Between 70 and 85 percent of women in the U.S. confronted with a prenatal diagnosis of Down syndrome choose abortion -- but that number used to be higher.
In 2005, when I was pregnant with my first child, I was offered a "quad screen." A simple blood test that would identify provide a series of statistical probabilities that my baby had Down syndrome, other (less common) genetic diseases, or a neural tube defect.
I didn't think much of the test. It seemed like an easy way to learn about the life growing within me, and I assumed the results would allow me to cross a few worries off the list. I certainly didn't think about the intersection of historical, ethical, and economic concerns that had led to that moment.
But then the results came, and my doctor called to say that I had a 1 in 316 chance of having a child with Down syndrome -- higher than the average 28-year-old "age-related risk" of 1 in 1000. Since my husband and I did not want the option of abortion, my doctor counseled us against an amniocentesis, which would have offered a definitive diagnosis, but would have also carried a slight risk that I would miscarry (1 in 200 to 400, depending upon the study). Instead, she suggested a Level Two Ultrasound.
The ultrasound technician measured our child's tibia and fibula and nuchal fold, and did a prolonged search for other markers of trisomy 21, and then she pronounced: "This child may be many things. But it does not have Down syndrome." I promptly returned to a state of giddy excitement for the life ahead.
The same liberal social forces that led to the legalization of abortion forty years ago have also led to social progress for many individuals with disabilities, including those with Down syndrome.
In retrospect I wonder why I spent so much time convincing myself that the test results would be negative. I spent no time thinking about why the prospect of a child with Down syndrome caused such tightness in my chest, such a need to convince myself that it couldn't be true of my child or within my family. Why was I so frightened of Down syndrome? Was it the way the tests were presented, the aura of somber intensity that came along with the uncertain results? Was it fear on behalf of my baby? Or fear for myself? Did it disrupt a hazy vision of the life I had always expected our family to lead? Was it the fact that a diagnosis of Down syndrome automatically led to a conversation about abortion, that Down syndrome automatically led to a choice that wouldn't have otherwise been on the table? I didn't ask myself any of those questions back then. I just wanted a healthy baby.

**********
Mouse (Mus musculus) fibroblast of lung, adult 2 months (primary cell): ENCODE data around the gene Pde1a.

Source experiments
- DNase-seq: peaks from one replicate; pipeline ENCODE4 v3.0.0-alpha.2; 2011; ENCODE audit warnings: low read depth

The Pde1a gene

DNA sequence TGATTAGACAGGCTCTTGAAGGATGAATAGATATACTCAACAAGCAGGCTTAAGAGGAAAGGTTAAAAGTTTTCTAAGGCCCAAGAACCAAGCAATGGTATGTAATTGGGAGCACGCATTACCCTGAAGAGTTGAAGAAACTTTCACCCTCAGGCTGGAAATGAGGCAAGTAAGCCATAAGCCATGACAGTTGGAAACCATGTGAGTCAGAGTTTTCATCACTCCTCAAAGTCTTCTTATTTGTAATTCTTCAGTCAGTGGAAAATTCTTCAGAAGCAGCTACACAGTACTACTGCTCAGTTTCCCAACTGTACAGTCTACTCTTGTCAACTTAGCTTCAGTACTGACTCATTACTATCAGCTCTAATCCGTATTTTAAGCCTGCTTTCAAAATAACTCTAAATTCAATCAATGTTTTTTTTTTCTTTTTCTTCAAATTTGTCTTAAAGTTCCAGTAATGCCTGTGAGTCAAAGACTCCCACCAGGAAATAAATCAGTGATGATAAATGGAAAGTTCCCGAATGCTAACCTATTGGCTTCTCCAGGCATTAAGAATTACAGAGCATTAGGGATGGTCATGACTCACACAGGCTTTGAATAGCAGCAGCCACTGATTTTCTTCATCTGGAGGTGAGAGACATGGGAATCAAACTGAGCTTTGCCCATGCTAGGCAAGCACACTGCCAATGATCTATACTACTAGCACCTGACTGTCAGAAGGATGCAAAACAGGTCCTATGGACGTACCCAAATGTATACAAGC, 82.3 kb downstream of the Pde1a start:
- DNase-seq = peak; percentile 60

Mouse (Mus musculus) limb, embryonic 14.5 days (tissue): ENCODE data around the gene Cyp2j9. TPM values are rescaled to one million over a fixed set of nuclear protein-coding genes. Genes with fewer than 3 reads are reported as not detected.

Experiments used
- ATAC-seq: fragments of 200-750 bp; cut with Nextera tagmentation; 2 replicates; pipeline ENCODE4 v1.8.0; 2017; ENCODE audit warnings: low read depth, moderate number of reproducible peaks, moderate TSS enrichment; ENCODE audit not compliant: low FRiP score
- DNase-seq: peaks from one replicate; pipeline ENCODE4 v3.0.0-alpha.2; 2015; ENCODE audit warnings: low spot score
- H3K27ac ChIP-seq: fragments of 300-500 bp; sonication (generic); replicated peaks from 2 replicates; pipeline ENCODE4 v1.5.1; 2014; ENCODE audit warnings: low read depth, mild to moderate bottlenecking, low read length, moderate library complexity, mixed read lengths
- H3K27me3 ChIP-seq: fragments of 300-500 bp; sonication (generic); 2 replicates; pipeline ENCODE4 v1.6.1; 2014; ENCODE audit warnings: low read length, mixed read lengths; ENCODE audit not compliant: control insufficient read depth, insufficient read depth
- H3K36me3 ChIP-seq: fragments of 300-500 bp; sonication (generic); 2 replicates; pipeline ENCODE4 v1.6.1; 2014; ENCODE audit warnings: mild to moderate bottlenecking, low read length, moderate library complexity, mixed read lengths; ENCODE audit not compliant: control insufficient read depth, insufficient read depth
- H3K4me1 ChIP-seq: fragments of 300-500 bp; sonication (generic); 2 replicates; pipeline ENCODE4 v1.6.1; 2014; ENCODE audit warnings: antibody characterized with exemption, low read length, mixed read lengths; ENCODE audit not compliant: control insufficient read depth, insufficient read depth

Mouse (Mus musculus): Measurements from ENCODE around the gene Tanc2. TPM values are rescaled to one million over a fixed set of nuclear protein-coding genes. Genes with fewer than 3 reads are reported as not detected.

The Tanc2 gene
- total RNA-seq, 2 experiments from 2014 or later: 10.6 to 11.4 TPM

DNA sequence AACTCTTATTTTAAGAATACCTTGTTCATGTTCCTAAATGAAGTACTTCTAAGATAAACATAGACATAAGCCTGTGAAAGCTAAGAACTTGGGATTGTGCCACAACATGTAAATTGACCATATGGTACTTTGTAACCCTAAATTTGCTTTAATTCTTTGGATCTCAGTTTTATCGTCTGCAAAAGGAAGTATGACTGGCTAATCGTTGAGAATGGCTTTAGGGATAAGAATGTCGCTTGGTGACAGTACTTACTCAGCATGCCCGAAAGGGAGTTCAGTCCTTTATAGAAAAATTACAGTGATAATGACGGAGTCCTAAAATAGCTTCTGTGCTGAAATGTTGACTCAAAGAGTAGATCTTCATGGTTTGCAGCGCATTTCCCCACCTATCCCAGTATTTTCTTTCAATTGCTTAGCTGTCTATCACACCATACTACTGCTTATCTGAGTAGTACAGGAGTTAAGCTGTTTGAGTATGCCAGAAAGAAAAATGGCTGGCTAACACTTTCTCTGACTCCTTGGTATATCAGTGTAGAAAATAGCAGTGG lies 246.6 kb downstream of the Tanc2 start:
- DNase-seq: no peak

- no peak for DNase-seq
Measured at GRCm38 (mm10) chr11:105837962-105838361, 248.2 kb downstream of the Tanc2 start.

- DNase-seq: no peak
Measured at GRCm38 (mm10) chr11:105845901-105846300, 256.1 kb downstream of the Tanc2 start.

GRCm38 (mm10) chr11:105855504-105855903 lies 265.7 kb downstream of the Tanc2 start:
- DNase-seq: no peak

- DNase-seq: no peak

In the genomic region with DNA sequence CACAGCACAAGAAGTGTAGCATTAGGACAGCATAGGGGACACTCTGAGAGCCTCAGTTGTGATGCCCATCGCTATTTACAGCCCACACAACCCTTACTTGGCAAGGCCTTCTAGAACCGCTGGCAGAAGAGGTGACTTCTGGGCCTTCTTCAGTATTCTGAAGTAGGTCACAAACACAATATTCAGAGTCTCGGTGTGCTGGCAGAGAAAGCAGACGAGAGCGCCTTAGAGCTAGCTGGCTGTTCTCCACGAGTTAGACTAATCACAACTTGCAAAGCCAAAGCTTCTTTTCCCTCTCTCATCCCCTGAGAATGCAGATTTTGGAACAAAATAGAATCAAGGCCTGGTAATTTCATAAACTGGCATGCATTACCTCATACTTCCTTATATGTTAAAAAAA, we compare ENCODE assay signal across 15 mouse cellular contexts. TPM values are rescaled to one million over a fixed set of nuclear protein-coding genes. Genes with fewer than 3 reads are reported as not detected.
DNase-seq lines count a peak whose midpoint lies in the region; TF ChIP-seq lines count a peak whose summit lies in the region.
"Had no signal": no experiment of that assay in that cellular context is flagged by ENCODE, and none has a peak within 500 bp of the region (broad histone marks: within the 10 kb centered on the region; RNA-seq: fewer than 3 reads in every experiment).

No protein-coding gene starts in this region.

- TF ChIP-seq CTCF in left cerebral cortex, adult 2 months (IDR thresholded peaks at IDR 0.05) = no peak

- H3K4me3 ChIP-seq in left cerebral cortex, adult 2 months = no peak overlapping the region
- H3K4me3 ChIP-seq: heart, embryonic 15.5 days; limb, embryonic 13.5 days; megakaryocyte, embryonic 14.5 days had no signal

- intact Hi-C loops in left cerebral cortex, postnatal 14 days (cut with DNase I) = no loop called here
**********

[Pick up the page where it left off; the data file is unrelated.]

Our daughter Penny was born a few months later, and two hours after birth a pediatrician and neonatologist offered the unexpected news that she had Down syndrome after all. At the same time, she was healthy. But back then, "healthy" and "Down syndrome" didn't seem to belong in the same sentence.
In the eight years since I was pregnant with Penny, the prenatal testing landscape has changed significantly, but the questions women must address in choosing their course through prenatal tests haven't. Medical professionals have wanted to offer women the option of abortion for fetuses with "deformities" or "disabilities" for nearly a century, and women have wanted those options in light of the medical and social difficulties that can arise with a child with a disability.
As early as the 1930s, doctors who were arguing for legalized abortion used the prospect of aborting fetuses with "deformities" as a rationale for abortion in the case of medical necessity. As Daniel Williams, an associate professor of history at the University of West Georgia explained to me, "The belief that women should have the right to terminate pregnancies in which they suspected fetal deformities predated ultrasounds and prenatal testing. Those medical technologies certainly facilitated abortions, but the relationship between suspected fetal deformity and abortion preceded those tests by several decades ... concerns about fetal deformity were driving the debate over abortion legalization even in the early 1960s, several years before ultrasounds were introduced."